Lost, Season 4

Charles: don’t read this. Anyone else who hates spoilers, be warned! The rest? Read on, if you’re interested in opinions. That’s all I’ve got anyway, but since Stephanie was so eager to see my comments, here they are.

To start with, a disclaimer:

In discussions of Lost, I’ve seen the several trends, and I’m going to comment on each one before I give my thoughts and opinions. You’re free to disagree. But I want you to know from the outset, I’m not really interested in extended dialog about Lost. To me, Lost is just a TV show. Seriously. And I’m not going to waste time on arguments about it.

I’m not so dispassionate about all TV shows, mind you: I push Dead Like Me onto people very passionately; I will hold you down on the ground if that’s what it takes to get you to watch the genius of Garth Marenghi’s Darkplace, or Life on Mars. But Lost has enough fans, and if you’re not one, that’s fine. If you get all in my face and start claiming that Heroes saved you, because Lost was jumping the shark, I might laugh at you, or mumble something, but I won’t bother with a full argument.It’s just not worth it to me.

So for this particular post, I’m instituting a new comment rule: you may ask questions. No declarative sentences, just questions. I reserve the right to delete any comment that doesn’t follow that rule. Keep ’em simple, keep ’em interesting. If you have opinions you want to express, aside from questions, go do it on your blog. (I know you have one if you’re reading this!)

Okay, so, trends I’ve seen in discussing Lost:

  1. I hate Kate/Jack/Locke/etc. 

    I take this as a sign of good writing, because it’s not always the same character. If everyone hated Locke, that’d be that, and it’s be boring. Locke would be The Bad Guy, or at least, The Good Guy in Disguise Who Awaits Plot Twists to Reveal the Truth. But in fact, different people hate different characters. Our dislike for whichever character bugs us in Lost is often much more organic. It’s kind of like how, in every group of people, there’s going to be one person you like the least, and have issues with eventually. In a sense, we’re trapped on a desert island with the characters, and our own reactions are probably as much a testament to the successful immersiveness of the concept.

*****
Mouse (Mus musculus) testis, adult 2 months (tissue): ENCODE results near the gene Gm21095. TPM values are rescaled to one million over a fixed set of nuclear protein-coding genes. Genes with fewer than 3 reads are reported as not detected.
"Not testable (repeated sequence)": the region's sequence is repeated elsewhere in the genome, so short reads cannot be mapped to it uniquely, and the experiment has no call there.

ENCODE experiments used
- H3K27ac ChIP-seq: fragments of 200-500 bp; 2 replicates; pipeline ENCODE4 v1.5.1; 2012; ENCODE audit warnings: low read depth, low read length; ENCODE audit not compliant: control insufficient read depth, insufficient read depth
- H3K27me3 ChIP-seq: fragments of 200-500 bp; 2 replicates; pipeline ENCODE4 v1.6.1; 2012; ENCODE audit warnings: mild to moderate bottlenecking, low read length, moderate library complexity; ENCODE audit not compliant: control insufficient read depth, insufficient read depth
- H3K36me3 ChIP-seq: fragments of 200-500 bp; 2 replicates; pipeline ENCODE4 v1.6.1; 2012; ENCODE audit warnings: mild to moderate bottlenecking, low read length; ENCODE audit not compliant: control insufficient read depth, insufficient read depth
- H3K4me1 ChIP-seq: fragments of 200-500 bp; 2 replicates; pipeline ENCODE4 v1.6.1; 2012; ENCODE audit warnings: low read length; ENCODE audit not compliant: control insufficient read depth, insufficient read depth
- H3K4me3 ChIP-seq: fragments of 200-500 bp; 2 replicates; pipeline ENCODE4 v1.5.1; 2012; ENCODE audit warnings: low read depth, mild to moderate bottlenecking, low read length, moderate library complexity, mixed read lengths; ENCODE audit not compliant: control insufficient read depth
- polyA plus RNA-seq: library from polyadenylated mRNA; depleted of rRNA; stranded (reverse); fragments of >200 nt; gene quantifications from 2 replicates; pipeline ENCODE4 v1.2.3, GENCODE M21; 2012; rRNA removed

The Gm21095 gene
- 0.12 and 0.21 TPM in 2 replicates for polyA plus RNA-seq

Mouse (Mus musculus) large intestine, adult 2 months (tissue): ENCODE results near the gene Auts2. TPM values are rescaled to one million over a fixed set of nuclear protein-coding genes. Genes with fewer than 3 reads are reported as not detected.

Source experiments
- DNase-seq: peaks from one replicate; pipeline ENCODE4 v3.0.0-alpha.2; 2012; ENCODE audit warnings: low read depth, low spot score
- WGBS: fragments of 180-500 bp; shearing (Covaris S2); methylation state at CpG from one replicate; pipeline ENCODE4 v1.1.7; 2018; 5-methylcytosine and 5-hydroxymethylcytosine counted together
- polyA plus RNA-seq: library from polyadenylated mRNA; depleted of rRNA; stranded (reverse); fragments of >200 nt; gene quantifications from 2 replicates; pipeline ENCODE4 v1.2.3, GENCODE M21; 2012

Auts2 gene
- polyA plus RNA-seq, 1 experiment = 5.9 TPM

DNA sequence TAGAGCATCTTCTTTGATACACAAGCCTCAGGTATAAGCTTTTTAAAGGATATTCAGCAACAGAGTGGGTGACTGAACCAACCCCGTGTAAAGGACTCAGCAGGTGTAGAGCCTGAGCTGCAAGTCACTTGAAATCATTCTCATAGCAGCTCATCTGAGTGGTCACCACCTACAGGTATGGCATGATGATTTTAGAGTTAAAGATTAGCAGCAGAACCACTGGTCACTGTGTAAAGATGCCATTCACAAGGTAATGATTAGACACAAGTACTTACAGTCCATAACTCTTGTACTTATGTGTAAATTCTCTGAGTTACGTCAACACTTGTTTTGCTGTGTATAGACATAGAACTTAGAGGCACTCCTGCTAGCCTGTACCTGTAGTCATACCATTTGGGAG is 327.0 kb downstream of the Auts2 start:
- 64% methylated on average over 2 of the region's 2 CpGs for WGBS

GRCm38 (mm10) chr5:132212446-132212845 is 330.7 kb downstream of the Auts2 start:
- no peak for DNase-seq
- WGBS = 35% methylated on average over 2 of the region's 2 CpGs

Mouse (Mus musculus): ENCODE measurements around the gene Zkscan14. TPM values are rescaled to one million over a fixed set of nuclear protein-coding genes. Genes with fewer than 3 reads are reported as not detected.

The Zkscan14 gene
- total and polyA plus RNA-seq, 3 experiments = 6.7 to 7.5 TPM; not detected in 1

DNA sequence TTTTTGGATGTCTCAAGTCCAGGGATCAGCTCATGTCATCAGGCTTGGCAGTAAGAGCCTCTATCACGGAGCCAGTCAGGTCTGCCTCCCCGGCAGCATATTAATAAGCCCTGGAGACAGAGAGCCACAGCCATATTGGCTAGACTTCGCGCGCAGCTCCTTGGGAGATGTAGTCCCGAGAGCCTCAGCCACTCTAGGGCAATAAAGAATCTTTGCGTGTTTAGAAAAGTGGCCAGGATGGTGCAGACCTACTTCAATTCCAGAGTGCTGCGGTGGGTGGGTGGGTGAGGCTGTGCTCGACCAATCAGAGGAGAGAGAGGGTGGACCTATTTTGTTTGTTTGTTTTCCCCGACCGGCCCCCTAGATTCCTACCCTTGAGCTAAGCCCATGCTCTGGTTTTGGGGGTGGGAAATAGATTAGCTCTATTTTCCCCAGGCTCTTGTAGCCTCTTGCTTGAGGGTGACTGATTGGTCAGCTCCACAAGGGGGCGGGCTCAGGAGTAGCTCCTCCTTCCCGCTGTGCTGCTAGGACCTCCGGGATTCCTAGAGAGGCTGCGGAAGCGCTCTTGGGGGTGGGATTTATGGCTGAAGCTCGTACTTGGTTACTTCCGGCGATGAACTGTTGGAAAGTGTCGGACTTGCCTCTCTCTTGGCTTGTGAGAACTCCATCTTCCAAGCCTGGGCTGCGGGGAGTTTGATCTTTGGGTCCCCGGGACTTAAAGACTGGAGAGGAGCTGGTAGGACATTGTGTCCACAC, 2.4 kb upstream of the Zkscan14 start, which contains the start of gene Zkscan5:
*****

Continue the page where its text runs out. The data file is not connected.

A lot of Korean Lost fans who discuss the show online dislike Kate. They apparently (Lime tells me) feel negatively towards her because of her behaviour: that is, how she switches from guy to guy, playing them off against one another, so you can never tell where she stands. Which is, of course, a valid response as a reader — humans care about characters as if they’re people because well-drawn characters push the same kinds of mental or emotional buttons in our heads that real people do.